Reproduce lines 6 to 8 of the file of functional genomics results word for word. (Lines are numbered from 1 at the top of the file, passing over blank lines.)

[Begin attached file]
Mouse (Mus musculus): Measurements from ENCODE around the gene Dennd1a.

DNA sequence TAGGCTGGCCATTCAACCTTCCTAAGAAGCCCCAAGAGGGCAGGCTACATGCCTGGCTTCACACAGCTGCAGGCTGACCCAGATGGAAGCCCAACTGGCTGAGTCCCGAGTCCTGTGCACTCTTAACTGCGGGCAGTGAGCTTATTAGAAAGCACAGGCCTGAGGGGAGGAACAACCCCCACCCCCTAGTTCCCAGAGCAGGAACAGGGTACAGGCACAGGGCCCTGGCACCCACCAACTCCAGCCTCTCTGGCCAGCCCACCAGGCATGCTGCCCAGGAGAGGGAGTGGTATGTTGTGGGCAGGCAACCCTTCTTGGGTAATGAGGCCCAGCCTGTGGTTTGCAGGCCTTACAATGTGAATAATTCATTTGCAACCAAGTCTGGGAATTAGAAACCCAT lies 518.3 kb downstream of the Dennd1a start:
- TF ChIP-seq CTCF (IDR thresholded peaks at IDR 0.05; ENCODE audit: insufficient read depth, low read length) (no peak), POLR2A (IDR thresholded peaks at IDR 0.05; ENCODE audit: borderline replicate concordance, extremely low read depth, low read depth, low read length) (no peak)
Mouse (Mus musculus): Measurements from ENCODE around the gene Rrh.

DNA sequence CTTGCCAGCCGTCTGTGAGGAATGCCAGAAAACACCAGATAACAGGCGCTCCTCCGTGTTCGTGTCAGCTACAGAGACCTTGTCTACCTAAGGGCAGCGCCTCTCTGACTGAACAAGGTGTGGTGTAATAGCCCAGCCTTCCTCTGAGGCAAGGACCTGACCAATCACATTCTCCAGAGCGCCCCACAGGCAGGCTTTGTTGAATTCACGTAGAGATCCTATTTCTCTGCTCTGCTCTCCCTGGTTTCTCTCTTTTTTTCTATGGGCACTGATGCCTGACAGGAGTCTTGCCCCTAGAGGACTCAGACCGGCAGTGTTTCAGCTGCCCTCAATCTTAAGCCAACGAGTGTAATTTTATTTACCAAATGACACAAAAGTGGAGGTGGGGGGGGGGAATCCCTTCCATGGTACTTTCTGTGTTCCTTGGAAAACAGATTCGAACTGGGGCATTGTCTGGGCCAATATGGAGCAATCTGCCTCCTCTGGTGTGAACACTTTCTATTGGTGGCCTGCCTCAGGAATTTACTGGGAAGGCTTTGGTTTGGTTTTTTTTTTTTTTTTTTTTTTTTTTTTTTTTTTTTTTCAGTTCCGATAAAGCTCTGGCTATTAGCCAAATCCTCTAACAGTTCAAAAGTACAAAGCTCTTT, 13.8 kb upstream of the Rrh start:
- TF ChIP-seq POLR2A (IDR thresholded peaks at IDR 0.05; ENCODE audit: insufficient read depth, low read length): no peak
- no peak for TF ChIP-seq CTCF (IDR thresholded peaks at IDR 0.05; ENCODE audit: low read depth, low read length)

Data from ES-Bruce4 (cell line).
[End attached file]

- TF ChIP-seq POLR2A (IDR thresholded peaks at IDR 0.05; ENCODE audit: insufficient read depth, low read length): no peak
- no peak for TF ChIP-seq CTCF (IDR thresholded peaks at IDR 0.05; ENCODE audit: low read depth, low read length)

Data from ES-Bruce4 (cell line).